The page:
SmartCitiesWorld is running a research survey to understand what cities need in order to better engage citizens in city development and smart city initiatives.
The good news is that in almost all conversations about smart cities these days, the message has discernibly shifted – it’s largely no longer about chasing shiny new tech and finding a way to use it but rather about finding out what citizens need and how the city can be improved then picking the right tools from the growing variety available.
Few would deny that citizens should be at the centre of the conversation about how their city develops but in practice, like most things, the reality is more complex.
In a recent SmartCitiesWorld poll, we asked cities and suppliers how they prioritise their smart city efforts. Just 19 per cent of cities said they ask citizens and this dropped to 11 per cent overall.
Last year, research from location-based marketing company Posterscope found that less than a quarter of UK consumers are aware of the term ‘smart cities’. Meanwhile, the UK’s All-Party Parliamentary Group on Smart Cities recently concluded that the term can be “alienating” and needs to be both simplified and demystified.
Citizens say they are concerned about the use of artificial intelligence (AI) in decision-making, the ethics of the technology and its impact on jobs. There’s also growing public debate about data ownership and who benefits from data, as well as how it’s used and managed.
Cities that have managed to engage citizens – at scale – are seeing results.
Cities that have managed to give cities a say – at scale – are seeing results.
Madrid City Council, for example, uses the Decide Madrid platform to facilitate participatory budgeting. Every year, citizens decide how €100 million is spent. They can also have their say on developments within the city, view open data, gain an insight into City Council processes and initiatives, shape legislation and debate city issues with their fellow residents.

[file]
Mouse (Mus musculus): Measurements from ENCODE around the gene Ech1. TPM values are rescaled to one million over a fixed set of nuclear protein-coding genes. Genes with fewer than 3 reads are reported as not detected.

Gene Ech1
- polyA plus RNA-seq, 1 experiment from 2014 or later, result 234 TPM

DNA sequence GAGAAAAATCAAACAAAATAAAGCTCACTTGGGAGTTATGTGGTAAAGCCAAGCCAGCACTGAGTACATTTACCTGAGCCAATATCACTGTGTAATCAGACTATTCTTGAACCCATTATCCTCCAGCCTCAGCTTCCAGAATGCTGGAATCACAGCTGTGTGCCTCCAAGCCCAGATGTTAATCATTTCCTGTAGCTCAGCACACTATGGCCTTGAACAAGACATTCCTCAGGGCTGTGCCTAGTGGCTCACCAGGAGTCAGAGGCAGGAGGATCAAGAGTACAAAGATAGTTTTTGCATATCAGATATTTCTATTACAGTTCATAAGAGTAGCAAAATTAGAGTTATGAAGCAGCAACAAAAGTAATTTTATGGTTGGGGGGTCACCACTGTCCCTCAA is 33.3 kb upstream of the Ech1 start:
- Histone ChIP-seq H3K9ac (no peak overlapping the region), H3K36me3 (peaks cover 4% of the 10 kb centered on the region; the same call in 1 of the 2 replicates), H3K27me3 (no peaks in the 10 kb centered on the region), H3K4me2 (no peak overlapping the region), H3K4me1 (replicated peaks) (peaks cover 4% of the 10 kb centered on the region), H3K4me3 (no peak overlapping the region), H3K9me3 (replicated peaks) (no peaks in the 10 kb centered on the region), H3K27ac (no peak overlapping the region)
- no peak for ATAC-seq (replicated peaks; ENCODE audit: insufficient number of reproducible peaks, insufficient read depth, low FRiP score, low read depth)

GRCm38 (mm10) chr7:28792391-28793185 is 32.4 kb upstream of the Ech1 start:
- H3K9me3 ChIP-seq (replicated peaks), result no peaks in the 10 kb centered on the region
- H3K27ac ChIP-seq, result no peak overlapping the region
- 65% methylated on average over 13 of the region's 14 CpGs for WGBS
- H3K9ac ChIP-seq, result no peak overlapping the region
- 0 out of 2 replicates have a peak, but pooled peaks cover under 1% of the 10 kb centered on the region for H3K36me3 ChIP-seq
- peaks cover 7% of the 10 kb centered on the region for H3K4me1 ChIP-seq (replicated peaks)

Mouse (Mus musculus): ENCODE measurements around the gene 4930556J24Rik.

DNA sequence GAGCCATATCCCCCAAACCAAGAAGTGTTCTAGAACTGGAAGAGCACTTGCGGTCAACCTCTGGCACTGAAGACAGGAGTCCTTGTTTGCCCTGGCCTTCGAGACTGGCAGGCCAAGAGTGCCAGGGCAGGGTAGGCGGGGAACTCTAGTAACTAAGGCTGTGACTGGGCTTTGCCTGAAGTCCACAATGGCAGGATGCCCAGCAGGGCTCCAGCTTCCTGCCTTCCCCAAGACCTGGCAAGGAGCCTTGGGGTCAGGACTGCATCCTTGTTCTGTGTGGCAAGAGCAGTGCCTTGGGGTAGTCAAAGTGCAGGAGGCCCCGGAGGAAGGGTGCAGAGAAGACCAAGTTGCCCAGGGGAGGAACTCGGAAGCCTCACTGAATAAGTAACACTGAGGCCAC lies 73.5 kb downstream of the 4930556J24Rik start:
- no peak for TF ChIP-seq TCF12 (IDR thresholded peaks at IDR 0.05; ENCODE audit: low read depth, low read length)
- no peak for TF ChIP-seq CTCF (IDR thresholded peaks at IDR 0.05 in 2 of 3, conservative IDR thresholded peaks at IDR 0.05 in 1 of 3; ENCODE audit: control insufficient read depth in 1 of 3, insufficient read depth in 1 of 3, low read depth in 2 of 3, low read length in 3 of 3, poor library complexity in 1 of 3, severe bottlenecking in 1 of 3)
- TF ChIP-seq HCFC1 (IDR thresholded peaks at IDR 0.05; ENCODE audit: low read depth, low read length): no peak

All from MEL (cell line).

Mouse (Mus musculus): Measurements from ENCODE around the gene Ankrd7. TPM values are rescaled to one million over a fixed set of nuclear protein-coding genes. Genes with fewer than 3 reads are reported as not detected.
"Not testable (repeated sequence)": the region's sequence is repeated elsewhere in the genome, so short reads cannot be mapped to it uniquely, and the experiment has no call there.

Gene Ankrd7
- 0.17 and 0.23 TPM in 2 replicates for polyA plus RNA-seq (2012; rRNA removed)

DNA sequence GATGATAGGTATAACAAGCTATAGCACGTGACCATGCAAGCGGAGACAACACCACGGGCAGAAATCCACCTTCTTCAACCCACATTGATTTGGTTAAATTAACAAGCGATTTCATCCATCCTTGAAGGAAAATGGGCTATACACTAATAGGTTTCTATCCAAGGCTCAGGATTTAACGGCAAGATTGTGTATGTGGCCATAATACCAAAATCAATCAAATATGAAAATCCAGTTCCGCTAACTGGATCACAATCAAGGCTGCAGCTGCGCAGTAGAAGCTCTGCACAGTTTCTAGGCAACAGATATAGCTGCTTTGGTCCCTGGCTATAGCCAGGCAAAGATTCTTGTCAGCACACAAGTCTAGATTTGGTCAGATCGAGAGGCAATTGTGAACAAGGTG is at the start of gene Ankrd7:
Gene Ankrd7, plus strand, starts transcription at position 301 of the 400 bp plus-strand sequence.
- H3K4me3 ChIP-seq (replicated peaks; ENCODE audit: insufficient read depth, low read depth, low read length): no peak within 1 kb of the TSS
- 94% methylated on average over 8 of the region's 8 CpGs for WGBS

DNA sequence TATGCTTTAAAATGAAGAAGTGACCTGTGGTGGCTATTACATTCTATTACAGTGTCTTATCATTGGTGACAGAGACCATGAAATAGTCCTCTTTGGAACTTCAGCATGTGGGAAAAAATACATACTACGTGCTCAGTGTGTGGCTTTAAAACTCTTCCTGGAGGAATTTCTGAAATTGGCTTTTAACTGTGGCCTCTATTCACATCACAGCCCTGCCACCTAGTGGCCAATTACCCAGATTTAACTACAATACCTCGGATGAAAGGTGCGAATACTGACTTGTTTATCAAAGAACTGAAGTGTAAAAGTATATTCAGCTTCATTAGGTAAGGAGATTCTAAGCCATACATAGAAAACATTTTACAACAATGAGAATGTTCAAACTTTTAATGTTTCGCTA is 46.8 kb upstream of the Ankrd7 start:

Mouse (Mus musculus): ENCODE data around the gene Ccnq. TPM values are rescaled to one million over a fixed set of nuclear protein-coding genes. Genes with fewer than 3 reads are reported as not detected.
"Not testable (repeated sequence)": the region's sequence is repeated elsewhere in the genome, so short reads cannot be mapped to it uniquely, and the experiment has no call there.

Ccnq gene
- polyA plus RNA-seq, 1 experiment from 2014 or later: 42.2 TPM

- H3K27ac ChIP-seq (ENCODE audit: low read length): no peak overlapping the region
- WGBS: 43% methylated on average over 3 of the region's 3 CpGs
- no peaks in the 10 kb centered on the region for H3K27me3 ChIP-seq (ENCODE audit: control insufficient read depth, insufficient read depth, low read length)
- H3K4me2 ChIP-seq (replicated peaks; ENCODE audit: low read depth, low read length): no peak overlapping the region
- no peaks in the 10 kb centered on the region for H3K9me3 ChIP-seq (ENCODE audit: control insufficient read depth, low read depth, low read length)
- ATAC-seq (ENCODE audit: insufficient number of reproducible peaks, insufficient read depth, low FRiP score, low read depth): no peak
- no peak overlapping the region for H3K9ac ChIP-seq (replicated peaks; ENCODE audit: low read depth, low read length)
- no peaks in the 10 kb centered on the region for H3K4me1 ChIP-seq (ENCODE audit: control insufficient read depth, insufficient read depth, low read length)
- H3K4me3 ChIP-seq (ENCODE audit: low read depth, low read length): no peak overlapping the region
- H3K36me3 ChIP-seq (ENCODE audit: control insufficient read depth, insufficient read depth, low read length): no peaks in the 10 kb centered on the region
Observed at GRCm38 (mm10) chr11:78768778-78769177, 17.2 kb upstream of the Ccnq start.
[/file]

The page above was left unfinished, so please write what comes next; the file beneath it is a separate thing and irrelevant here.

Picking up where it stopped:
Madrid has around 3 million residents, and over 400,000 of them are registered on Decide Madrid.
A number of other cities are now using similar platforms too.
Miguel Arana Catania, Madrid’s Director of Citizen Participation, told SmartCitiesWorld: “We have seen it every time in every city, big and small, every kind of context from crisis contexts to more wealthy societies – it is always the case that the money is used in a more efficient way, human rights are more protected, and minorities are more taken care of. It’s better decisions in all senses."
There are a growing number of other examples of citizen participation, including outcome-based procurement, ’nudging’, public art and many more.
Engaging citizens at scale isn’t yet the norm by any stretch but for many cities it is now the goal.
Engaging citizens at scale isn’t yet the norm yet but for many cities, it is now the goal.
At SmartCitiesWorld we’re conducting research on this – in association with Amey and Ferrovial Centre of Excellence for Cities. We want to understand current levels of citizen engagement, successful approaches, roadblocks and more.
We hope that creating a snapshot of where cities and the public sector are now with citizen engagement as well as the challenges they face will help the whole industry to move ahead.